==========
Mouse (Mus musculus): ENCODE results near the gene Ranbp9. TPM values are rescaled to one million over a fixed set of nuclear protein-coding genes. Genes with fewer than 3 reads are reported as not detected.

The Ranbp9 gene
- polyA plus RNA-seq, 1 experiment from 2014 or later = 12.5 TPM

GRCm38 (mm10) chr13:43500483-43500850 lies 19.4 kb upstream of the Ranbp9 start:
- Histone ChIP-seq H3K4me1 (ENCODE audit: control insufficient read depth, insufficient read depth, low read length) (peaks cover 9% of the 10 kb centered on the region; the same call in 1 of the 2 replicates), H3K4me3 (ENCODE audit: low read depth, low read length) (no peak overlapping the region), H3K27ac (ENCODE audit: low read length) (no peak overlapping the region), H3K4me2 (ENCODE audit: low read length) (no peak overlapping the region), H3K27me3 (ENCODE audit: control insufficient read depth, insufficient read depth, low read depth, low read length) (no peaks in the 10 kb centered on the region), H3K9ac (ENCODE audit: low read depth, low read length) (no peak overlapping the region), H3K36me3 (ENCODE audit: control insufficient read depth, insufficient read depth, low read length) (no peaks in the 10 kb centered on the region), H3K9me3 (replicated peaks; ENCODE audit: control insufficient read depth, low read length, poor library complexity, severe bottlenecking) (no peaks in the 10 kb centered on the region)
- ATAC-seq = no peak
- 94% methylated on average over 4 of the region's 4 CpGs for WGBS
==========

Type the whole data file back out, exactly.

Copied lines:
Mouse (Mus musculus): ENCODE results near the gene Ranbp9. TPM values are rescaled to one million over a fixed set of nuclear protein-coding genes. Genes with fewer than 3 reads are reported as not detected.

The Ranbp9 gene
- polyA plus RNA-seq, 1 experiment from 2014 or later = 12.5 TPM

GRCm38 (mm10) chr13:43500483-43500850 lies 19.4 kb upstream of the Ranbp9 start:
- Histone ChIP-seq H3K4me1 (ENCODE audit: control insufficient read depth, insufficient read depth, low read length) (peaks cover 9% of the 10 kb centered on the region; the same call in 1 of the 2 replicates), H3K4me3 (ENCODE audit: low read depth, low read length) (no peak overlapping the region), H3K27ac (ENCODE audit: low read length) (no peak overlapping the region), H3K4me2 (ENCODE audit: low read length) (no peak overlapping the region), H3K27me3 (ENCODE audit: control insufficient read depth, insufficient read depth, low read depth, low read length) (no peaks in the 10 kb centered on the region), H3K9ac (ENCODE audit: low read depth, low read length) (no peak overlapping the region), H3K36me3 (ENCODE audit: control insufficient read depth, insufficient read depth, low read length) (no peaks in the 10 kb centered on the region), H3K9me3 (replicated peaks; ENCODE audit: control insufficient read depth, low read length, poor library complexity, severe bottlenecking) (no peaks in the 10 kb centered on the region)
- ATAC-seq = no peak
- 94% methylated on average over 4 of the region's 4 CpGs for WGBS